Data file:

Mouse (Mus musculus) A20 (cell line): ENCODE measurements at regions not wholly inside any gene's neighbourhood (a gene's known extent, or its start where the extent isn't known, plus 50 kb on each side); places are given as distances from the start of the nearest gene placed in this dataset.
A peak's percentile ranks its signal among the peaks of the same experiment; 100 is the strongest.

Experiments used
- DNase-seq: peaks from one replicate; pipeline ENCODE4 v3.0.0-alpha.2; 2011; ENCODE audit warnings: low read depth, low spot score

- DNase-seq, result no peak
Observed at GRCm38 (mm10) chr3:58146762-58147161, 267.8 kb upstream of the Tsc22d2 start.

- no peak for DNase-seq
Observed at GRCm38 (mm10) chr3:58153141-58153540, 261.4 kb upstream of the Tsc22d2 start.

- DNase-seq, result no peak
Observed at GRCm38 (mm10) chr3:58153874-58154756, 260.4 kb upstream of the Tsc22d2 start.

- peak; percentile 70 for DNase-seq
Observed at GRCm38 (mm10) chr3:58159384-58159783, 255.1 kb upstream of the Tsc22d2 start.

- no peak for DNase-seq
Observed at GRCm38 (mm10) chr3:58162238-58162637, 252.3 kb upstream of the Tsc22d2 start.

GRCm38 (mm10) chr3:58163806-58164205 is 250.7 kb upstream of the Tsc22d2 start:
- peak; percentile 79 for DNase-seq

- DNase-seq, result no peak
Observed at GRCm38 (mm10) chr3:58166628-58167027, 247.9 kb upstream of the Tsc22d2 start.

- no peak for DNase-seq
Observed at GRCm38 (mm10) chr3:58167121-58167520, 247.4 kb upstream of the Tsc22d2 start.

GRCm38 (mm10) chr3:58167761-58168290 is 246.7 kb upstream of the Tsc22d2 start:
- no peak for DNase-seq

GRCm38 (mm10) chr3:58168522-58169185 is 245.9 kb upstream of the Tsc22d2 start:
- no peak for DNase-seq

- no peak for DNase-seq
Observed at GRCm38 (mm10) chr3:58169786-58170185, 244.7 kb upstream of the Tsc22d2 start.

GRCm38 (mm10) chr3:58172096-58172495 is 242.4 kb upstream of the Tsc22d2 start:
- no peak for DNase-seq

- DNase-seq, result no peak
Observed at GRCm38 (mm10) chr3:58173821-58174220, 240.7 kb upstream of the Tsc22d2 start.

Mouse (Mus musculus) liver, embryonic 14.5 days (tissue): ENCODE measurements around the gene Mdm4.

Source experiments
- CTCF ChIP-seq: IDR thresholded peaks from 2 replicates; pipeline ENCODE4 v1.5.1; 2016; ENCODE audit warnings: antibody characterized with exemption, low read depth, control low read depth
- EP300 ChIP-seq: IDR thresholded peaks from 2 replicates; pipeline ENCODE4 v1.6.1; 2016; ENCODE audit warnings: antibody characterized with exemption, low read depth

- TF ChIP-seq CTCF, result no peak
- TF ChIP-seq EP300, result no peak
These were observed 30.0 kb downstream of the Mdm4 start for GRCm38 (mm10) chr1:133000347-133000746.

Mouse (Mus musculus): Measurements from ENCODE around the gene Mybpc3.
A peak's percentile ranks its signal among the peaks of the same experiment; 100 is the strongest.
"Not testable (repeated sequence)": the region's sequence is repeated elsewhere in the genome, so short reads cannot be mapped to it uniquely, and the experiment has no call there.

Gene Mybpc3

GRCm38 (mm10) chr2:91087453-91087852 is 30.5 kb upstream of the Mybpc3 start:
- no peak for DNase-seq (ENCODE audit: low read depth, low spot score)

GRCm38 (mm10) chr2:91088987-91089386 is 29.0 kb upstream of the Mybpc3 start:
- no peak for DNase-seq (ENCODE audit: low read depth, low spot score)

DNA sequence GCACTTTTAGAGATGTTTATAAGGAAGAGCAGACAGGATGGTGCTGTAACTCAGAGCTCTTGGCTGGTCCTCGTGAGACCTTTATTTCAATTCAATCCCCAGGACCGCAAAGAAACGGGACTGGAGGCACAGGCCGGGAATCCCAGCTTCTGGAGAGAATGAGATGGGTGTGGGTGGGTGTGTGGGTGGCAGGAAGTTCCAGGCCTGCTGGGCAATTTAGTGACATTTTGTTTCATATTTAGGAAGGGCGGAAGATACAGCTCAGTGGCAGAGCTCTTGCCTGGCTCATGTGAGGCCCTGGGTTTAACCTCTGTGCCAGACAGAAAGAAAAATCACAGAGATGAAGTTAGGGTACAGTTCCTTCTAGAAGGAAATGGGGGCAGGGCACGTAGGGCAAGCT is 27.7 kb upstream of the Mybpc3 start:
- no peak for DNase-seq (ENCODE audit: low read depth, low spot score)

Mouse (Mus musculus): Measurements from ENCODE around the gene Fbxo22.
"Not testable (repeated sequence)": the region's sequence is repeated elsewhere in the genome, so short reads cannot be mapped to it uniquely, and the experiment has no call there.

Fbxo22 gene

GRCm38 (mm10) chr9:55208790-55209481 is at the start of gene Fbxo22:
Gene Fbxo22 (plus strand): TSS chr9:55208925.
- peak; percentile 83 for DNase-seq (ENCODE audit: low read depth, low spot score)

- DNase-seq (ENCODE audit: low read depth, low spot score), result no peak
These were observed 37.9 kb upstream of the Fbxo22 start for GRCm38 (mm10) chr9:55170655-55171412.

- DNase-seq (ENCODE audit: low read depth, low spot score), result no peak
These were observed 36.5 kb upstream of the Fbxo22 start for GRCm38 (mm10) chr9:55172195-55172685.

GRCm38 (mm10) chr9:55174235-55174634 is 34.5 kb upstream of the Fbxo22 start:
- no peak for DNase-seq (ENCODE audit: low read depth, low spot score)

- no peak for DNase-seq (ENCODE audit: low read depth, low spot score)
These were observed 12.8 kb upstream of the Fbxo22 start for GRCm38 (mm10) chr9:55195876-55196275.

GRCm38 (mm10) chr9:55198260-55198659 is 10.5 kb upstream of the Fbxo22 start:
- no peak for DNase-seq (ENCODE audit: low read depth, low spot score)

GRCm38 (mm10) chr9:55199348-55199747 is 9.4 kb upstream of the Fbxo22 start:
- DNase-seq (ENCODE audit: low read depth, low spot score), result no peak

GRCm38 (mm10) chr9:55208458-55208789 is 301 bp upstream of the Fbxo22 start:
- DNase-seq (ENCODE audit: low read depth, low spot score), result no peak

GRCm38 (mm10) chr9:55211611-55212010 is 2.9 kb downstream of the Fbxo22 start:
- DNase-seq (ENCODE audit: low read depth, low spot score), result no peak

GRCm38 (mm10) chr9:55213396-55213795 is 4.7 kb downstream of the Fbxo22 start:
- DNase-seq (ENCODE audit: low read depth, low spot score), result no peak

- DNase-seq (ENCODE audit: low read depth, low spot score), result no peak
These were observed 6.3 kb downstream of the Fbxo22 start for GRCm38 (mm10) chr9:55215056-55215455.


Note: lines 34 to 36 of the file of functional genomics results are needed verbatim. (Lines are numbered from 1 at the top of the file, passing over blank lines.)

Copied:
- EP300 ChIP-seq: IDR thresholded peaks from 2 replicates; pipeline ENCODE4 v1.6.1; 2016; ENCODE audit warnings: antibody characterized with exemption, low read depth

- TF ChIP-seq CTCF, result no peak
- TF ChIP-seq EP300, result no peak